Tuesday, October 25, 2016

Silvia Moreno-Garcia Author Interview

Photo Credit: Shimon

SILVIA MORENO-GARCIA is the author of the critically-acclaimed novel Signal to Noise and the short story collection This Strange Way of Dying, which was a finalist for the Sunburst Award in Canada. She was a finalist for the Manchester Fiction Prize, and a recipient of the Gloria Vanderbilt/Exile Award for Best Emerging Writer.


What’s one thing that readers would be surprised to find out about you?
English is my second language.

What was the greatest thing you learned at school?
Uh… which one? I’ve gone back to school like three times to do different certificates and even a Master’s degree. My MA is in Science and Technology Studies. You never stop learning stuff, I guess that’s the biggest lesson.

For those who are unfamiliar with your novel; CERTAIN DARK THINGS, how would you introduce it?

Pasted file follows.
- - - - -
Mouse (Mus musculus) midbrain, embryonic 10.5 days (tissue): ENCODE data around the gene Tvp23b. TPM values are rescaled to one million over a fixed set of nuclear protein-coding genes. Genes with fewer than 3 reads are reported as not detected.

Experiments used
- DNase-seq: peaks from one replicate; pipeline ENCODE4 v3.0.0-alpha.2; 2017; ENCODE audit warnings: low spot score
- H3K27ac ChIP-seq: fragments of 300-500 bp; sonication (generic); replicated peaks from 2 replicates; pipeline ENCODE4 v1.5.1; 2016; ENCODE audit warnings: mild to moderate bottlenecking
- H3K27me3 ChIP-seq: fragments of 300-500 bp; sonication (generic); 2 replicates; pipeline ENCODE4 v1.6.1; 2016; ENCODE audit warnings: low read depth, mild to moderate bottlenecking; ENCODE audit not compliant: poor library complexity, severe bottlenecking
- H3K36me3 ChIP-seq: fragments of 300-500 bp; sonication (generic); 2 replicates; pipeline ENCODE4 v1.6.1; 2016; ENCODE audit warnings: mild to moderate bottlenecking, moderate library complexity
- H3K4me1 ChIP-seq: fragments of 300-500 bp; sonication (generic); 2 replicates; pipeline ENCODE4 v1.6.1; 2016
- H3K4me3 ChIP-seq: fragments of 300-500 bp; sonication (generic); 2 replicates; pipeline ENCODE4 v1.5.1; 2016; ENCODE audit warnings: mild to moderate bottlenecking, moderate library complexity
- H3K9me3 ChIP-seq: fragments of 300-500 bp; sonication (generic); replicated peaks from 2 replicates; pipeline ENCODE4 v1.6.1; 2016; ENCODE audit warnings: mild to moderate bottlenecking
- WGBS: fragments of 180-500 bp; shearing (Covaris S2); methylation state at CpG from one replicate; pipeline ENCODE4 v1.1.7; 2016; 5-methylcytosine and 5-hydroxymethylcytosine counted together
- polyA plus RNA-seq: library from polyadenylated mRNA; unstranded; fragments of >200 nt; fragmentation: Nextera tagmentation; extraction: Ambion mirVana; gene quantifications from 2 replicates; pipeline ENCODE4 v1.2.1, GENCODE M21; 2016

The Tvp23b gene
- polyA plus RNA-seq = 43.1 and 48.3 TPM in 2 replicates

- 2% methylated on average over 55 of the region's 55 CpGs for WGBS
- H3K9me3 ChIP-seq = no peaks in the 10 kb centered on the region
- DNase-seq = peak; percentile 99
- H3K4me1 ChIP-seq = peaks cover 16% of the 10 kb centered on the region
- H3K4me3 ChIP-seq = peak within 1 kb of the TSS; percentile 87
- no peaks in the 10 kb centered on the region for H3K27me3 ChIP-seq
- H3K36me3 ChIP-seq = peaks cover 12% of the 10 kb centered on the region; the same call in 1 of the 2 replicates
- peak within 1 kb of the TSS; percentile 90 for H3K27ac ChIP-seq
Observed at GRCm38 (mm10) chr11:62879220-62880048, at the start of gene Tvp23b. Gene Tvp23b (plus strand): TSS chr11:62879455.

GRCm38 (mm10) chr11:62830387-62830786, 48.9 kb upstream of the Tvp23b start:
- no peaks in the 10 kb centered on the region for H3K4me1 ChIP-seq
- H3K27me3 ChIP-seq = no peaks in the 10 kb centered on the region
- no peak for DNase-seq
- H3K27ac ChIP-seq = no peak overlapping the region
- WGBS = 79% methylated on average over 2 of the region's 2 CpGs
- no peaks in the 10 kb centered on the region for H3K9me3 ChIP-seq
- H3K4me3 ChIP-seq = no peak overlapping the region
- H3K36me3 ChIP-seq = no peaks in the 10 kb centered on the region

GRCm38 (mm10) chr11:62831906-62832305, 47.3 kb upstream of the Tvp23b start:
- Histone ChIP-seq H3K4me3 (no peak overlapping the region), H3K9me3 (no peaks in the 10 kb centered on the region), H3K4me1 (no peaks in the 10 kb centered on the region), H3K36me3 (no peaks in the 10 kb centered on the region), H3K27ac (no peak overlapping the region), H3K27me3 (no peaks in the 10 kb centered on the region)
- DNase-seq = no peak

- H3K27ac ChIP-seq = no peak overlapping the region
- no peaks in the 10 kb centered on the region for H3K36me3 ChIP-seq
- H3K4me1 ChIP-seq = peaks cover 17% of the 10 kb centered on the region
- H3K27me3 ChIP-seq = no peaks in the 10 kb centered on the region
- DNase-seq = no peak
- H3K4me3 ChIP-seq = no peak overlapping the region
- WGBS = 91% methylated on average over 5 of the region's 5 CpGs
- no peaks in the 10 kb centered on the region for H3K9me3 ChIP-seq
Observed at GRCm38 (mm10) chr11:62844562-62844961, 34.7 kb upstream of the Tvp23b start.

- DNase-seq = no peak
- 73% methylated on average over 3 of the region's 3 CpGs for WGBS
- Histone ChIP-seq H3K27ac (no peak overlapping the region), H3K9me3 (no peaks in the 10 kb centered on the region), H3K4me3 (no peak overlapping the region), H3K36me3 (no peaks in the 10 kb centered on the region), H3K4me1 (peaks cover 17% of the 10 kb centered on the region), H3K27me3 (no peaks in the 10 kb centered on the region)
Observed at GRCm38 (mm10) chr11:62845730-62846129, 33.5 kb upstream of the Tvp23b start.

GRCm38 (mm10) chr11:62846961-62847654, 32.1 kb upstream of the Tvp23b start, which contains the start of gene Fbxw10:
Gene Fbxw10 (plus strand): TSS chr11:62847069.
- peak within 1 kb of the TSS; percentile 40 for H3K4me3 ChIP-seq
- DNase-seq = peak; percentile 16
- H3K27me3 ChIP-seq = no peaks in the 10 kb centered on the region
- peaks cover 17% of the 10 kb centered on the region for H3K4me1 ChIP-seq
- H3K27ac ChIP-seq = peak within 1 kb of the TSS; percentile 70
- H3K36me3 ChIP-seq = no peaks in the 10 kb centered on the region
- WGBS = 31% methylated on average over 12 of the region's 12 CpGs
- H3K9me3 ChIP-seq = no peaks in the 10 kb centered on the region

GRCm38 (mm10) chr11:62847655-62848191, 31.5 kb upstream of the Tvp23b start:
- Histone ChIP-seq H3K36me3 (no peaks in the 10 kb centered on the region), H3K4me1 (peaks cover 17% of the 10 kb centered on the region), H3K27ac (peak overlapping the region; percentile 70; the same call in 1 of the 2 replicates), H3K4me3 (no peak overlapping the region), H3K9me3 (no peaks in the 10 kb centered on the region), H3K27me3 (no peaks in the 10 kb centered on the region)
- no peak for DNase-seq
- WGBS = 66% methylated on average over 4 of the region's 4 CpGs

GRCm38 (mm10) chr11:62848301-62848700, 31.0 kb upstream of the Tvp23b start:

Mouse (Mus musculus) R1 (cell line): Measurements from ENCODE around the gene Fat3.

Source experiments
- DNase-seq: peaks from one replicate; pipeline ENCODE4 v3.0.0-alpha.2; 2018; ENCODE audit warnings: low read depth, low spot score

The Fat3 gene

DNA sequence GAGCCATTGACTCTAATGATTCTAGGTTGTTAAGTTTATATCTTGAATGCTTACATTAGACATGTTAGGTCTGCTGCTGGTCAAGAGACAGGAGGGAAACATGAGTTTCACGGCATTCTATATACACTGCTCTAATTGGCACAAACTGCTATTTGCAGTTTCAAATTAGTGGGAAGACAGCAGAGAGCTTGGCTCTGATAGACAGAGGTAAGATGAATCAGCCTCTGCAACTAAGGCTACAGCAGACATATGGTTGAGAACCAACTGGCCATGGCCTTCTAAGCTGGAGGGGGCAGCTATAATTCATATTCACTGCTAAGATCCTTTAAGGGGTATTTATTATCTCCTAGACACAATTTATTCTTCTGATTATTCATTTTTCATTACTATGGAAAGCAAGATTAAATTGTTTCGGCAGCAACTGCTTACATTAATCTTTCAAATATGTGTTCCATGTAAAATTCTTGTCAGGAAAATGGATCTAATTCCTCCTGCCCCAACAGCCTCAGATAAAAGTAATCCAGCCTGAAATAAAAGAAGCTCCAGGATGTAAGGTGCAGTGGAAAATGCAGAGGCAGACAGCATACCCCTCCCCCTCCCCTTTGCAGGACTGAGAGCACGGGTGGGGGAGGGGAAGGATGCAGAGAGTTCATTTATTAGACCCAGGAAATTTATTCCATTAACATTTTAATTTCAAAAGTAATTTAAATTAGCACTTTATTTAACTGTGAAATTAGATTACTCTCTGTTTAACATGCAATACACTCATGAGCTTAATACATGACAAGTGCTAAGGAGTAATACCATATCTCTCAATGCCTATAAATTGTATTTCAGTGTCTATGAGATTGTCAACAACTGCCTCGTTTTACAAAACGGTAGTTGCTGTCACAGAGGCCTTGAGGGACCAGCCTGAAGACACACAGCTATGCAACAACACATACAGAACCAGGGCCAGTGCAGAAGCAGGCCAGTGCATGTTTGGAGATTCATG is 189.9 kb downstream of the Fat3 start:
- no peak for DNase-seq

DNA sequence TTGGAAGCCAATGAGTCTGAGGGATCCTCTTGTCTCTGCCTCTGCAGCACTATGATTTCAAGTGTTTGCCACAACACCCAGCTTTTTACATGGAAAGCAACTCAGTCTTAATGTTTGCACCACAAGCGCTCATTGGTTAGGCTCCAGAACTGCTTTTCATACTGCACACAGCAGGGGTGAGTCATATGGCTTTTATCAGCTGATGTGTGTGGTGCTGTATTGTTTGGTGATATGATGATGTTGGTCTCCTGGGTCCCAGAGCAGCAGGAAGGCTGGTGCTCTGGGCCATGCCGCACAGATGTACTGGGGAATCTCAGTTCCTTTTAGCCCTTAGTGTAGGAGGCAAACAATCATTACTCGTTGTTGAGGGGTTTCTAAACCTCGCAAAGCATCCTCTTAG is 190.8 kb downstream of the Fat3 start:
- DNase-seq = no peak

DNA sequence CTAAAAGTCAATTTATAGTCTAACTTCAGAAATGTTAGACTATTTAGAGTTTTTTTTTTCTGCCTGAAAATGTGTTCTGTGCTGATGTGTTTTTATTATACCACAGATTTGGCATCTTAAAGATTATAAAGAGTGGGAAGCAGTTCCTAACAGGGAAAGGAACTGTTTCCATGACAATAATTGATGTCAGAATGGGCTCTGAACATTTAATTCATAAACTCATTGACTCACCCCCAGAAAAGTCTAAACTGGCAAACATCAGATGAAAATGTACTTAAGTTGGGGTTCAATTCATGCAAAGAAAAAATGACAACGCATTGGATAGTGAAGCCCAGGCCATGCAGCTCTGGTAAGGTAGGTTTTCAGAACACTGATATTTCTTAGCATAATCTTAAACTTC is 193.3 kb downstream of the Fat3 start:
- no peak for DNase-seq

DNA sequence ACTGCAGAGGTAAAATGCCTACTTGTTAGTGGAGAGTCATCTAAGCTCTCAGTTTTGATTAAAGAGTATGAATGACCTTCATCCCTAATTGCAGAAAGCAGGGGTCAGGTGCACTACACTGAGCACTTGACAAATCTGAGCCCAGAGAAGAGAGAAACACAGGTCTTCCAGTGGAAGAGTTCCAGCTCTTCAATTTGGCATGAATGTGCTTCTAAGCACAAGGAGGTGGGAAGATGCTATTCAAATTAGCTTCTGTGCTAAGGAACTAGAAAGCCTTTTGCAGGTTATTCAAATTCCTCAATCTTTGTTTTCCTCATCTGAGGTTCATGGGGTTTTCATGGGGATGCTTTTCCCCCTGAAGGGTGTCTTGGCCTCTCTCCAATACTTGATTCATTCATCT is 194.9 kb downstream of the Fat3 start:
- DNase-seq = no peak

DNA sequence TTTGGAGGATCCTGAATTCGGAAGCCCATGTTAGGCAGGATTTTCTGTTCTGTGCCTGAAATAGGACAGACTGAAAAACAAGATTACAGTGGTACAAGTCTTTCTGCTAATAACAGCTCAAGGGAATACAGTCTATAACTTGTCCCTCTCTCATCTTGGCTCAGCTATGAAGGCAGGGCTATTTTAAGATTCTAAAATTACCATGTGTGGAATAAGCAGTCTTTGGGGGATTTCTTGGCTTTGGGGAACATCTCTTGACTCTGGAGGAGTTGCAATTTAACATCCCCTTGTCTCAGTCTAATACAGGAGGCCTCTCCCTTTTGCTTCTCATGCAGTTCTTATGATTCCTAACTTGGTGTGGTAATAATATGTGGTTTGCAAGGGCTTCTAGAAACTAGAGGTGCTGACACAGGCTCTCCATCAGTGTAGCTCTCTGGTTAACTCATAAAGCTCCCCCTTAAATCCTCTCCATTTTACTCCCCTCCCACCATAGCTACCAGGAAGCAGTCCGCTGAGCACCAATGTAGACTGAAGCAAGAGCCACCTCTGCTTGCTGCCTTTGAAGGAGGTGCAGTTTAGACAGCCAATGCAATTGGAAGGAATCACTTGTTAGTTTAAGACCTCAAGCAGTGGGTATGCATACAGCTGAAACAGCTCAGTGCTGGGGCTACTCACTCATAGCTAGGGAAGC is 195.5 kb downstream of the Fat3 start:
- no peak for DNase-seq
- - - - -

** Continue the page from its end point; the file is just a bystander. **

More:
Narco vampires clash in Mexico City.

What was one of the most surprising things you learned in creating Domingo?
I was inspired to write Domingo because when I was a teenager in Mexico City, we met a group of street kids who washed car windows near my home. And also, my grandfather grew up real poor and he loved to read comic strips, especially Tarzan, so I gave Domingo a love for comic strips. He used to tell me how they were so poor his mom would buy the rotten bananas at the market, because that’s the only way they could afford them, when they were heavily discounted. But he escaped into comics, he became someone else, he was Tarzan, Lord of the Apes, and he was Flash Gordon saving Dale. And that’s Domingo. He’s a kid and he thinks he’s walked into a comic book adventure, but he doesn’t know he stepped into a noir film.

Why do you feel you had to tell this story?